Some people separate for a long time before getting divorced legally. While there is no law against separation, it does have some potential complications you should consider if you are currently separated. These complications include:
Mismanagement of Marital Assets
The more you delay your divorce, the more opportunity you give your spouse for mismanaging marital assets. This is not good for any couple, but it is especially dangerous if you live in a community property state, where assets and debts acquired during marriage belong to both spouses. This means your spouse can go on a spending spree with their credit card, and you will pay the debts when you eventually divorce. A disgruntled spouse can also use the time to hide marital assets, and you will spend considerable resources to unearth them during divorce.
Decreased Divorce Settlement
A spouse convinced that their marriage is headed for the rocks, especially if they aren't the one gunning for divorce, is likely to be in emotional turmoil. If your spouse fits such a description, it's not easy to tell what the emotions may do to their financial status. They may become lazy at work and get sacked or start drinking too much and drive their businesses into debt. Any such change in financial circumstances would result in a much lower settlement than you would get if you divorce right away.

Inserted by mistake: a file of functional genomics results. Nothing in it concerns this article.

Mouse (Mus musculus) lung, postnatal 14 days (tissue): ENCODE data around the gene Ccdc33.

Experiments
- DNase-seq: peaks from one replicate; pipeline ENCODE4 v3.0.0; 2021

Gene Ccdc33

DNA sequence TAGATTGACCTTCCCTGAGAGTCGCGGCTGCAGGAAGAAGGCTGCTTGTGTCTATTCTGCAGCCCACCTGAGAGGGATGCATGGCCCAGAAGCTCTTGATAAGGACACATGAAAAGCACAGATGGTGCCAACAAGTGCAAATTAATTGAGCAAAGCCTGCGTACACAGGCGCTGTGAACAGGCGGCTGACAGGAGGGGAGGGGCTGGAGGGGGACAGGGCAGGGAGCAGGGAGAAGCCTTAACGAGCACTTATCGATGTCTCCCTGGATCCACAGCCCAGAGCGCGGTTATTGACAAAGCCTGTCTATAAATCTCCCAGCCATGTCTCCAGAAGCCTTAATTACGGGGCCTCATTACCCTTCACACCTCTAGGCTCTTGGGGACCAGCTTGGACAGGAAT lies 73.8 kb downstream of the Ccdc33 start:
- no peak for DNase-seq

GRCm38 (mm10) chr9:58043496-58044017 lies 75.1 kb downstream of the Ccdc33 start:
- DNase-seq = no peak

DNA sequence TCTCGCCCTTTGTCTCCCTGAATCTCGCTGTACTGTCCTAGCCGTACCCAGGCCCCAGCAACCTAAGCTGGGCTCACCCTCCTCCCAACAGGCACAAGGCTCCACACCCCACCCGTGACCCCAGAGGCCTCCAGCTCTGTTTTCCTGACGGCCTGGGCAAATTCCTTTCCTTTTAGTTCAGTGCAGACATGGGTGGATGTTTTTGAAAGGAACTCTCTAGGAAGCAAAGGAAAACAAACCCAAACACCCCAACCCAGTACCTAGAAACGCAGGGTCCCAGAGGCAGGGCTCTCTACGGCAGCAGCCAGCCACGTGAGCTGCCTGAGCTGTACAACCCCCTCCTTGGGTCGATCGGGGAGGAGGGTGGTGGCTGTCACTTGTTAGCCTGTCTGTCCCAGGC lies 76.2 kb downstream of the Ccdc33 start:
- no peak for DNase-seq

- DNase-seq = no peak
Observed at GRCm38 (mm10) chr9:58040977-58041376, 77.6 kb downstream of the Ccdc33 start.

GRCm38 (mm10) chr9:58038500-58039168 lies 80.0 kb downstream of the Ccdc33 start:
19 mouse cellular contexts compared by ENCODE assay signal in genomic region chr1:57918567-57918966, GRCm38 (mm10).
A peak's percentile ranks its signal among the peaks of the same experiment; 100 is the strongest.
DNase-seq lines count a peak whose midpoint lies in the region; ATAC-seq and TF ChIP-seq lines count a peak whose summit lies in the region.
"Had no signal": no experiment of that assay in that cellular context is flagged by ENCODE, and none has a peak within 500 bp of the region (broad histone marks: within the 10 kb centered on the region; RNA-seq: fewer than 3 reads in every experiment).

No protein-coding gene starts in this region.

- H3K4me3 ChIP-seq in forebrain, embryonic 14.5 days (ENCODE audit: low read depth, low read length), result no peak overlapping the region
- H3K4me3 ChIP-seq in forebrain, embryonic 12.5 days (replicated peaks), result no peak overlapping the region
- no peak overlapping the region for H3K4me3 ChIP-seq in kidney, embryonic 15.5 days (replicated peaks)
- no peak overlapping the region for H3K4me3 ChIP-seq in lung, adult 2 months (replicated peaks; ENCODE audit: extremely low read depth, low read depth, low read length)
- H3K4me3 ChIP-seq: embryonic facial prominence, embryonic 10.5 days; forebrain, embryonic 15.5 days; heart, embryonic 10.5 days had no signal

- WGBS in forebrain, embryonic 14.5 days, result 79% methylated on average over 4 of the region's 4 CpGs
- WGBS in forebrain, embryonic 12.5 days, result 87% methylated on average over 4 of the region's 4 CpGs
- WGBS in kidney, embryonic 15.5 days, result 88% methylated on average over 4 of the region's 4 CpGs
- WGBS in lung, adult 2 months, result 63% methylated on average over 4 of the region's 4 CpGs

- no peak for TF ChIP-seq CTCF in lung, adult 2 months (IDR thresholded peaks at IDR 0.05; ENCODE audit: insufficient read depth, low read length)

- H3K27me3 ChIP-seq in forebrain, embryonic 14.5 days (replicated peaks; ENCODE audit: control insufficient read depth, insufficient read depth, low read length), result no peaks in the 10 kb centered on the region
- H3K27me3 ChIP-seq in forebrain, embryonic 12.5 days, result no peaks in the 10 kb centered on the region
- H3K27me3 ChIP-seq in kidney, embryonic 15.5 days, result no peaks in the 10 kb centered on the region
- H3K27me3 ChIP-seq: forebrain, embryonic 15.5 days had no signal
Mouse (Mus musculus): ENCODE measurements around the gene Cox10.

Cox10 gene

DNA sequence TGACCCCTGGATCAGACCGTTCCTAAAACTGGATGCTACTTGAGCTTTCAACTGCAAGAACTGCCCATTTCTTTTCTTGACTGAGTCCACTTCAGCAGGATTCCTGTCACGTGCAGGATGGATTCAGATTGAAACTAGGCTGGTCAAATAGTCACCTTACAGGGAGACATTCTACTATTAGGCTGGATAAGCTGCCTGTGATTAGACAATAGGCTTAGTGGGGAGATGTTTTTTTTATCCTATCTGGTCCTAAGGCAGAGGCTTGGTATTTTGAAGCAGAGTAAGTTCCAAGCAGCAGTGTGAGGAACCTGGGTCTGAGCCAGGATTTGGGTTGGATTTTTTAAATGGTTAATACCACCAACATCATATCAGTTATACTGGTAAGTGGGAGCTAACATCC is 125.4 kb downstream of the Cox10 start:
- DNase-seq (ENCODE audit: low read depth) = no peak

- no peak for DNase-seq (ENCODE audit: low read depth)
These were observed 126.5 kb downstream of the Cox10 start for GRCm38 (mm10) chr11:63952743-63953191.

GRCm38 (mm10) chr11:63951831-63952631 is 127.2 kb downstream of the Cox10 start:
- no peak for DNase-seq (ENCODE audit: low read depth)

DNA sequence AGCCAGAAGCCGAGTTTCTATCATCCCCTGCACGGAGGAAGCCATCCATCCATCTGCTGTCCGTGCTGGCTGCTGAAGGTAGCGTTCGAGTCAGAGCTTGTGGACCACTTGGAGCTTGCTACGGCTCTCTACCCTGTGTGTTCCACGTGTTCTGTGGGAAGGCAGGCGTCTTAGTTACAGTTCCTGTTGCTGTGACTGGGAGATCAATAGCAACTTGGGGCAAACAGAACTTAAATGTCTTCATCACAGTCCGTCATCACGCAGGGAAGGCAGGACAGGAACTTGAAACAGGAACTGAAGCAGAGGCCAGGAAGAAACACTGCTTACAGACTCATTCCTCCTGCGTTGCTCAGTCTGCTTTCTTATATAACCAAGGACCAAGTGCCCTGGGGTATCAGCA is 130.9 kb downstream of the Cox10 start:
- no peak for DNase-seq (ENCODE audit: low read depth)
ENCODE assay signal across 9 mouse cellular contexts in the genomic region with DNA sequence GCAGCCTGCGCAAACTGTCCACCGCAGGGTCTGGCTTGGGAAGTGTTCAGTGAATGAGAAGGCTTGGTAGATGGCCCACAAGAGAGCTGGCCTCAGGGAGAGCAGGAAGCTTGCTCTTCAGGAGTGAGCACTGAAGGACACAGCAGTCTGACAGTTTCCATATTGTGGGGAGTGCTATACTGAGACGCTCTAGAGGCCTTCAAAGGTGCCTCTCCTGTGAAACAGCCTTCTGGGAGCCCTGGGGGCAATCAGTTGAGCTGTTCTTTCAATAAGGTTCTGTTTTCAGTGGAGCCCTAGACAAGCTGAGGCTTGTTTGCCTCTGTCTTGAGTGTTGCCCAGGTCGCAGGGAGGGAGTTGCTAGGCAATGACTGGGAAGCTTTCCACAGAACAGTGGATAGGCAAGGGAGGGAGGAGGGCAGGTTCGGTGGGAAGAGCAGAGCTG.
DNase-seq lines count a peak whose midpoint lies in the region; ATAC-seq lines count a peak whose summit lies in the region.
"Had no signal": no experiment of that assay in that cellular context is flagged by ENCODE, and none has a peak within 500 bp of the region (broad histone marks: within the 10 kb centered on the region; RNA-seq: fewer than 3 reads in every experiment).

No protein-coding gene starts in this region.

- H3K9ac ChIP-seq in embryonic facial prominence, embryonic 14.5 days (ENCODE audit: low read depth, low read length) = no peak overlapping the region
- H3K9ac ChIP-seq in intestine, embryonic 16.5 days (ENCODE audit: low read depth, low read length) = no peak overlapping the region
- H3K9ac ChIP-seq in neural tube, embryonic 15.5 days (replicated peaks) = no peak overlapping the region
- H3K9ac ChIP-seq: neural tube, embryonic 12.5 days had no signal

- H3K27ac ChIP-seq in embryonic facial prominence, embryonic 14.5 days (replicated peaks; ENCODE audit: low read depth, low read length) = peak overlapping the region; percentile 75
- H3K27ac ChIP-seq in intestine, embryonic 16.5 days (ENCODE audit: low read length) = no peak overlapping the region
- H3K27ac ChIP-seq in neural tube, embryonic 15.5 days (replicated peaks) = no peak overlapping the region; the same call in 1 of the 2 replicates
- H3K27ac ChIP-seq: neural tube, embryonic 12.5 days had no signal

Your Spouse May Move
Prolonging your divorce too much increases the risk that your spouse may move out of the state or even the country. They may move to take a new job, start a business, or try to get away from you. This will present different challenges when the time comes to actualize your divorce.
For example, your spouse may apply for divorce in their new state if they meet the residency requirements. States have different divorce laws, and the laws of your new state may not be in line with your wishes. Then there is also the issue of travel expenses, which may be costly and make your divorce more expensive.
Therefore, it's not a good idea to postpone your divorce if you have made up your mind to separate. Even without considering the potential complications above, there is still the issue of emotions to contend with. Living separate lives, without divorcing, is almost like putting your life in limbo. It's easier to get over with the divorce and continue with your life. Contact an attorney, like John D Rouse, for help.
I am a real estate attorney, and I have been helping clients buy and sell property for many years. Some clients do not realize their legal obligations and options when it comes to purchasing or selling a house or land. I hope that this blog will be a way for people to get information about legal issues in real estate and what they need to know when doing business. Buying and selling property can be complicated, and all parties involved have legal obligations. Know what is expected of you, and you will be able to get the best out of your real estate transactions.